Though the same could be said of many nations, the Soviets always seemed to have an overarching desire to have special ops guys ready on the ready to go round the world, meet interesting people and kill them. And what fun would being a commie ninja be if there weren’t cool toys to go along with job? The Stechkin APS was one of the neater pieces in the Spetsnaz’s toy box.
Why the need?
After World War 2, the Soviet military greatly expanded their special ops type characters. They had proven useful behind German and Japanese lines in the last Great Patriotic War and surely, they would come in handy in the next. These spetsnaz (special purpose) troops needed to move fast and pack light. What they required were compact weapons, which could deliver a shocking blow, and then stow away again until needed. This gun could also be issued to vehicle crews, aviators, and others with the same need for a compact weapon that stowed away until needed. Sure, submachine guns were neat—but even then smaller was better. For this type of weapon, the Russkis turned to a crafty little guy named Igor.
Toiling away in the labyrinthine depth of the Tula Arsenal in the late 1940s was Igor Yakovlevich Stechkin, an engineer who specialized in interesting weapons. His uncle Boris had been one of the Tsar’s brightest minds, having a hand in the design of the world’s first four-engine airplane and Lebedenko’s Tsar Tank, the largest armored vehicle in history. With a pedigree like that to live up too, young Igor was responsible for nearly a dozen curious firearms that included a suppressed revolver, a runner-up to the AK-74 design, and a cigarette lighter pistol. Beginning in 1948 the 26-year old mad scientist started work on the gun, his Avtomaticheskiy Pistolet Stechkin (APS) that bears his name.
Igor’s pistol was built from the ground up to be select-fire. This is a departure from similar guns of its era like the Mauser M712 Schnellfeuer and the Beretta M1951 Raffica, machine pistols that had started life as semi-autos and then later modified. As such, his simple blowback action pistol handled full-auto operation at a blistering 750 rounds per minute with impressive reliability. It was all steel, with plastic only showing up in the typical brown Russian style grips. This gave it a stout weight, at about 43-ounces loaded, but this heft, coupled with a simple and effective rate of fire reducer, dropped the felt recoil down to a manageable roar. It’s very controllable and sounds rather like a sewing machine while in cyclic fire. The fact that the slide has a distinct over travel also helps in full-auto fire while making the gun a plinker in semi-auto.
While not a pocket gun, at 8.86-inches long, it was still just slightly larger than a Colt 1911. In a throwback to the old Broomhandle Mauser and Browning 1903, both of which the Russians had experience with, Stechkin was directed to design a wooden holster for his gun that could double as a buttstock. This blast from the past concept was popular in the 1900s, but by 1948 was dated and the Stechkin was as far as we can tell the last handgun to do this.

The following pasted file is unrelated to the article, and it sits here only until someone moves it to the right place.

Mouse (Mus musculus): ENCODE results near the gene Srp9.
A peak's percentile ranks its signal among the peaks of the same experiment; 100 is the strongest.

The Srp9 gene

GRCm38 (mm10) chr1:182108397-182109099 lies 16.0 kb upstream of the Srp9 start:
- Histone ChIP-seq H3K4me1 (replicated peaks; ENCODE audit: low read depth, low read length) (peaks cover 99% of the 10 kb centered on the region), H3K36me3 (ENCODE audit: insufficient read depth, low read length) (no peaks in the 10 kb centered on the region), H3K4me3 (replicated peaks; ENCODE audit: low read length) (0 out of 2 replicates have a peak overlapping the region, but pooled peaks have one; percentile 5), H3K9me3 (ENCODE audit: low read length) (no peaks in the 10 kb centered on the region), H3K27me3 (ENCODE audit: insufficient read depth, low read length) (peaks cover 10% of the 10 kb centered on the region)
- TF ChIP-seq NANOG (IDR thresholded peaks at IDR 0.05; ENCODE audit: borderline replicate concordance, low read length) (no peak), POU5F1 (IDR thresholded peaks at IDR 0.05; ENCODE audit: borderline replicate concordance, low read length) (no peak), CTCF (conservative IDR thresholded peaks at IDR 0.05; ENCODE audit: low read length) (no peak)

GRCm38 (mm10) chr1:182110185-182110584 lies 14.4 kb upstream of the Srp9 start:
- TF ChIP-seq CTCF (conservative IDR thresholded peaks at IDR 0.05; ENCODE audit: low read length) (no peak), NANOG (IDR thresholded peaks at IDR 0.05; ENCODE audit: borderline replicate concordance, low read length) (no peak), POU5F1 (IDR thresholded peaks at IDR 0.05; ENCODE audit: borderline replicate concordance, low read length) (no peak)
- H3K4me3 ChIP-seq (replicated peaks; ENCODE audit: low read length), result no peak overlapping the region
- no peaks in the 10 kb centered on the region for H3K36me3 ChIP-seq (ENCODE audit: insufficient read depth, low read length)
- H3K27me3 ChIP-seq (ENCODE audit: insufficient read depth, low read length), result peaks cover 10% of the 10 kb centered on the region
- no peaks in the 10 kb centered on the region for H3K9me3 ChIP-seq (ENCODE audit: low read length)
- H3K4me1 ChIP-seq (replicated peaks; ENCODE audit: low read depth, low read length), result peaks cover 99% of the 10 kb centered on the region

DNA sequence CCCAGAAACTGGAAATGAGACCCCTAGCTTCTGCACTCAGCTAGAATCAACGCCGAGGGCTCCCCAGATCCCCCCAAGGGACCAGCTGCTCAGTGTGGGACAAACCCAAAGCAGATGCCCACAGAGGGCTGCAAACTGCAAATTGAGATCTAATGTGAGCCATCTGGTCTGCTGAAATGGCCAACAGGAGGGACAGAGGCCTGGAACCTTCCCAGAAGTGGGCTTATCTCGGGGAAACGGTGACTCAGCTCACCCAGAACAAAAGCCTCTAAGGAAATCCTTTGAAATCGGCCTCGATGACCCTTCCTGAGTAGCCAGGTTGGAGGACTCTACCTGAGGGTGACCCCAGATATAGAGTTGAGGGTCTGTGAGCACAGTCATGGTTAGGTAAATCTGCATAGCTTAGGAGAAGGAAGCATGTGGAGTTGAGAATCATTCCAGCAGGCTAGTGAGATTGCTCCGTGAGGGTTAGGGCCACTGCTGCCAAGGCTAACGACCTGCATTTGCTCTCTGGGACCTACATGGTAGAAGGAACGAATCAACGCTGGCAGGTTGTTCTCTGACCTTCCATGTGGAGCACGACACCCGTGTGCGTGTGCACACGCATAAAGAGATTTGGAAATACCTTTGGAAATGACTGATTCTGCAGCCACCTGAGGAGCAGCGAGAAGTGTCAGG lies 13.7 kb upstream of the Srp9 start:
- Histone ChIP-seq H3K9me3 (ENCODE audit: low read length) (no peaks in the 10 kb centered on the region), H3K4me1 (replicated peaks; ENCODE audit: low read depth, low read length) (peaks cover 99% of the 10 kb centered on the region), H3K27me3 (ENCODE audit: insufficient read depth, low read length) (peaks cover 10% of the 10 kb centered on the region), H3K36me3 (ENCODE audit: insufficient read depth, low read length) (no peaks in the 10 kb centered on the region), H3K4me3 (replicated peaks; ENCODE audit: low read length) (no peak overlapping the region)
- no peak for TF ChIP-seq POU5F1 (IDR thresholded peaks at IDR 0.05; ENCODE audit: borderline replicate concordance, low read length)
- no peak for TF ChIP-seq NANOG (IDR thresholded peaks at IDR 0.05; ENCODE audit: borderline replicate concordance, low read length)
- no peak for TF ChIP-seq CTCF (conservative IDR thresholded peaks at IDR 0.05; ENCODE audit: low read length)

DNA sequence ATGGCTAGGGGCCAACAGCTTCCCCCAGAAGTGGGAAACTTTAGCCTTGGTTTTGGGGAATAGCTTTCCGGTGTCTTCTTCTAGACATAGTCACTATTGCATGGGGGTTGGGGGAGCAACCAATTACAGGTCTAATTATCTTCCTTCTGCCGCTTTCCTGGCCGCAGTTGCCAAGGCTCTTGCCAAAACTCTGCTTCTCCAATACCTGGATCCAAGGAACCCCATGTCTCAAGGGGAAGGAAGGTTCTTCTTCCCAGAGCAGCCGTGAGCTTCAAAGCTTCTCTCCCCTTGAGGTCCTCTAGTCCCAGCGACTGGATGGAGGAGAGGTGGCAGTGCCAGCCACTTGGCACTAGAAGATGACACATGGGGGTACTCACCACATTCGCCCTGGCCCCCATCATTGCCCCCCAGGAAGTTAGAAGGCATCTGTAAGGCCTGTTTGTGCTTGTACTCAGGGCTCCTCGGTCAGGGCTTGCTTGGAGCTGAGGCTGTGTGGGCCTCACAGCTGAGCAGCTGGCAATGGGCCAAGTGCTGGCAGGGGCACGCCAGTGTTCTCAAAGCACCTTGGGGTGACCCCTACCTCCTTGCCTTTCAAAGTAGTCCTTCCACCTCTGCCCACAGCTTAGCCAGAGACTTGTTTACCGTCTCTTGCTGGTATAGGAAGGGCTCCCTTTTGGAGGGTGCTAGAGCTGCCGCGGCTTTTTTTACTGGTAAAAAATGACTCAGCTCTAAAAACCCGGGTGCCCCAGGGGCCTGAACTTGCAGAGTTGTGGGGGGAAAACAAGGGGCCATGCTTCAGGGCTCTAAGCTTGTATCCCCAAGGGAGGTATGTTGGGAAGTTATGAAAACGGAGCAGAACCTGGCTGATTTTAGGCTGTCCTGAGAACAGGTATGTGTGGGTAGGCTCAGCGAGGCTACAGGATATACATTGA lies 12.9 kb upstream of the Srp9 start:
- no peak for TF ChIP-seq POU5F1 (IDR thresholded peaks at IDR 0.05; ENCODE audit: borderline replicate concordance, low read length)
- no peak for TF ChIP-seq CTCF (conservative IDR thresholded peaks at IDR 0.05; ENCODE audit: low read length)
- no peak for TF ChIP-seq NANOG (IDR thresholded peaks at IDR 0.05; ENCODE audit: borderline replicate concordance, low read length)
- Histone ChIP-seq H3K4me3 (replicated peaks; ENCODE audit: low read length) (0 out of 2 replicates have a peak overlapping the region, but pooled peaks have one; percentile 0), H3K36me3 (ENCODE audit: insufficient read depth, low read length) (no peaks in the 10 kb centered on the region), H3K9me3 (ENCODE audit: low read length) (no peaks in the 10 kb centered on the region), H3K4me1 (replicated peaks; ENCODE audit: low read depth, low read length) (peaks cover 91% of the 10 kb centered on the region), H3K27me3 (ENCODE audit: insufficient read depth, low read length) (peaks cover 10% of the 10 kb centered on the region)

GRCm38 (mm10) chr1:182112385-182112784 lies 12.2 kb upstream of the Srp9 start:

Chambered on the drawing board for 7.62x25mm, it was given birth in 1951 in 9x18mm to match the new Makarov pistol introduced the same year. An extended 20-round magazine stoked with these souped-up .380s was standard.
The gun appeared in frontline and special units with the Soviet military starting in 1952 and was only replaced in the early 1980s by the AKS-74U Krinkov, Kalashnikov’s mini-AK. Soviet military advisers brought them to places such as Angola, Vietnam, Ogaden, and other Cold War hot spots. They were also given away as party favors to various Soviet funded terrorist groups around the world. Che Guevara among others took a shine to the zippy little gun.
In the early 1970s, the standard Stechkin was updated with an extended barrel that could accept a pretty effective suppressor. This update also replaced the old wooden buttstock with a skeletonized metal one that was both lighter and more modern. These improved guns were labeled Avtomaticheskij Pistolet Besshumnyj, (meaning automatic silenced pistol, or just APB).
These APBs were a favorite of Soviet spetsnaz units operating in Afghanistan in the 1980s. Even though they have been out of production for going on three decades both versions of these guns still appear regularly in the arms of Russian internal police and military units. After the breakup of the former USSR, a number of Steks fell into the hands of breakaway republics and the guns became coveted war prizes by Chechen rebels among others.
Getting your own
If you haunt the various select fire message boards (or even don’t), rumors of a handful of original Stechkin floating around in private hands pop up occasionally. A sales price is often never mentioned. Other than that, a few torched parts kits were imported in the last decade that are worthy candidates for rewelds or semi-auto builds. About the only parts that can be found with any regularity are the odd 20-round magazines that run about $40. Using one of these modified to work in a double-stack Makarov PM (a few were imported in the 90s), you can have a visually similar pistol in semi-auto on the cheap. Especially if you add a threaded extended barrel.
However, you’re on your own if want to add a butt stock to it. Next thing you know you’ll be wearing your earpro on upside down and shopping for balaclavas.